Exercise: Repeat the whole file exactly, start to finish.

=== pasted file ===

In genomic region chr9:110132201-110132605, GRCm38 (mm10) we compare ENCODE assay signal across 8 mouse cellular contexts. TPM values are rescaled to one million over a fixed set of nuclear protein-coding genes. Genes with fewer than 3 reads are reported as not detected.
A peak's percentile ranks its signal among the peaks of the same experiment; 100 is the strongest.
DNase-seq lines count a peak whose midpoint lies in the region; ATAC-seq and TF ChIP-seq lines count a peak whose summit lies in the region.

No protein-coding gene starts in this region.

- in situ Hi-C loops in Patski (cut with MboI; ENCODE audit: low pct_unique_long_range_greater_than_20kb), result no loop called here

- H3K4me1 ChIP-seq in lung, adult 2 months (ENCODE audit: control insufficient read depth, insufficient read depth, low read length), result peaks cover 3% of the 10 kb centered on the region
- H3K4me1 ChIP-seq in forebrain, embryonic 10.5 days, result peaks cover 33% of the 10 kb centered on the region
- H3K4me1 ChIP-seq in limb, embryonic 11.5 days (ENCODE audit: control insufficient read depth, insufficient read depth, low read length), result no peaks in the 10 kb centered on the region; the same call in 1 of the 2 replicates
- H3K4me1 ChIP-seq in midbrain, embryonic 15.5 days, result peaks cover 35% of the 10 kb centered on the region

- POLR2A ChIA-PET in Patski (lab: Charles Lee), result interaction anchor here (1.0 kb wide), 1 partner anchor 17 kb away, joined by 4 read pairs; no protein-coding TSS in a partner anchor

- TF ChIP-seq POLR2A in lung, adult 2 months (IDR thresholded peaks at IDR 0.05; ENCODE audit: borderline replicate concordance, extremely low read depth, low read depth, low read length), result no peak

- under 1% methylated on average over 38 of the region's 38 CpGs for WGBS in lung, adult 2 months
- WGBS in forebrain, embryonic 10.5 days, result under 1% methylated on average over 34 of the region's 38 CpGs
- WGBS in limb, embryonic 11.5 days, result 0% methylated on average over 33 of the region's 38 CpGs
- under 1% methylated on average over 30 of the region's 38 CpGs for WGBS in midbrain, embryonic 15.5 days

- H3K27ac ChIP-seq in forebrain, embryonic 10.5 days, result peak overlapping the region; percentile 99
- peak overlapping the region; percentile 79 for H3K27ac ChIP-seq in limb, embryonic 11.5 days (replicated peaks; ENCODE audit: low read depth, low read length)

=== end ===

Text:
In genomic region chr9:110132201-110132605, GRCm38 (mm10) we compare ENCODE assay signal across 8 mouse cellular contexts. TPM values are rescaled to one million over a fixed set of nuclear protein-coding genes. Genes with fewer than 3 reads are reported as not detected.
A peak's percentile ranks its signal among the peaks of the same experiment; 100 is the strongest.
DNase-seq lines count a peak whose midpoint lies in the region; ATAC-seq and TF ChIP-seq lines count a peak whose summit lies in the region.

No protein-coding gene starts in this region.

- in situ Hi-C loops in Patski (cut with MboI; ENCODE audit: low pct_unique_long_range_greater_than_20kb), result no loop called here

- H3K4me1 ChIP-seq in lung, adult 2 months (ENCODE audit: control insufficient read depth, insufficient read depth, low read length), result peaks cover 3% of the 10 kb centered on the region
- H3K4me1 ChIP-seq in forebrain, embryonic 10.5 days, result peaks cover 33% of the 10 kb centered on the region
- H3K4me1 ChIP-seq in limb, embryonic 11.5 days (ENCODE audit: control insufficient read depth, insufficient read depth, low read length), result no peaks in the 10 kb centered on the region; the same call in 1 of the 2 replicates
- H3K4me1 ChIP-seq in midbrain, embryonic 15.5 days, result peaks cover 35% of the 10 kb centered on the region

- POLR2A ChIA-PET in Patski (lab: Charles Lee), result interaction anchor here (1.0 kb wide), 1 partner anchor 17 kb away, joined by 4 read pairs; no protein-coding TSS in a partner anchor

- TF ChIP-seq POLR2A in lung, adult 2 months (IDR thresholded peaks at IDR 0.05; ENCODE audit: borderline replicate concordance, extremely low read depth, low read depth, low read length), result no peak

- under 1% methylated on average over 38 of the region's 38 CpGs for WGBS in lung, adult 2 months
- WGBS in forebrain, embryonic 10.5 days, result under 1% methylated on average over 34 of the region's 38 CpGs
- WGBS in limb, embryonic 11.5 days, result 0% methylated on average over 33 of the region's 38 CpGs
- under 1% methylated on average over 30 of the region's 38 CpGs for WGBS in midbrain, embryonic 15.5 days

- H3K27ac ChIP-seq in forebrain, embryonic 10.5 days, result peak overlapping the region; percentile 99
- peak overlapping the region; percentile 79 for H3K27ac ChIP-seq in limb, embryonic 11.5 days (replicated peaks; ENCODE audit: low read depth, low read length)